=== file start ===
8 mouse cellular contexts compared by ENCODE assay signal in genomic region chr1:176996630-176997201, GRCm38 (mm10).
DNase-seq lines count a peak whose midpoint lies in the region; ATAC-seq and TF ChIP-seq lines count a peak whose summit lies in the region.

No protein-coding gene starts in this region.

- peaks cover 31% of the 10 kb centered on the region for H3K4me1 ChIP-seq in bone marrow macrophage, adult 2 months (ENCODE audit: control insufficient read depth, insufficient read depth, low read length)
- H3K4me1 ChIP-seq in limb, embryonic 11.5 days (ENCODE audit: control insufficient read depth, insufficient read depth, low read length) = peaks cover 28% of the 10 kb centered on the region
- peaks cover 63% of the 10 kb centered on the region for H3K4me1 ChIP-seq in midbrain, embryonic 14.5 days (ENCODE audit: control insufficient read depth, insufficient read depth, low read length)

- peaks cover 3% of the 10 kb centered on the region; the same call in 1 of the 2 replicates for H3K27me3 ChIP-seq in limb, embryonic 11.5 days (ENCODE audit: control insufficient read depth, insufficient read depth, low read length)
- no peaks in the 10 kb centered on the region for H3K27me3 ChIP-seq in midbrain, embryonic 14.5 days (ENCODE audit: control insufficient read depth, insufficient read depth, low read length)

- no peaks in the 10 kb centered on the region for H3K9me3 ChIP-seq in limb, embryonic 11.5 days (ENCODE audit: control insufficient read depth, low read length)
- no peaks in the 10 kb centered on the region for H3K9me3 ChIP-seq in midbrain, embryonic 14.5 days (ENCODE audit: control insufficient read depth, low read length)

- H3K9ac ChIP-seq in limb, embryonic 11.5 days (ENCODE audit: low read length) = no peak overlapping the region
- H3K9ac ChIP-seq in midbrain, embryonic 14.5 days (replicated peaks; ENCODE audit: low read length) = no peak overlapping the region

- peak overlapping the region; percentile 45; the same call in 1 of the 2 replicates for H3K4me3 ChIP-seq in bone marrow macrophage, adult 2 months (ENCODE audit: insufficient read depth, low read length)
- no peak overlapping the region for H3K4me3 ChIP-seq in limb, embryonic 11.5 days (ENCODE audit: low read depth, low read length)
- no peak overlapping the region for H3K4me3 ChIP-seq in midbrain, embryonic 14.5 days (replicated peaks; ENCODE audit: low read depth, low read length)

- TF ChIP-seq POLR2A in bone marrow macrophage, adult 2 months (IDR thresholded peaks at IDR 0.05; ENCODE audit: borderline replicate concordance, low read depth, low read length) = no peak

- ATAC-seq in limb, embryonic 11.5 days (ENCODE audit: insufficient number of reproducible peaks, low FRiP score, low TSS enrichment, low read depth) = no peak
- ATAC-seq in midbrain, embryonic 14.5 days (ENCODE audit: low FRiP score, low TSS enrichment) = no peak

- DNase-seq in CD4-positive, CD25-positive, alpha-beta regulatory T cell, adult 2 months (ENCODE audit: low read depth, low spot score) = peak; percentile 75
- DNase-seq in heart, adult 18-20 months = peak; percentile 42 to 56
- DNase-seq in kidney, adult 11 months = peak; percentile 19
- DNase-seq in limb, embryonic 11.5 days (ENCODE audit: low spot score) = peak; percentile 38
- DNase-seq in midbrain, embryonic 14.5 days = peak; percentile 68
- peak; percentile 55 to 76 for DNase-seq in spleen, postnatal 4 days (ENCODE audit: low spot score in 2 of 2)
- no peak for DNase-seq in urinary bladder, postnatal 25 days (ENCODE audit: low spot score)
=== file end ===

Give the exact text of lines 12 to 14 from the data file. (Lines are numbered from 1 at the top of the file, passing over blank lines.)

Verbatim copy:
- H3K9ac ChIP-seq in midbrain, embryonic 14.5 days (replicated peaks; ENCODE audit: low read length) = no peak overlapping the region

- peak overlapping the region; percentile 45; the same call in 1 of the 2 replicates for H3K4me3 ChIP-seq in bone marrow macrophage, adult 2 months (ENCODE audit: insufficient read depth, low read length)
- no peak overlapping the region for H3K4me3 ChIP-seq in limb, embryonic 11.5 days (ENCODE audit: low read depth, low read length)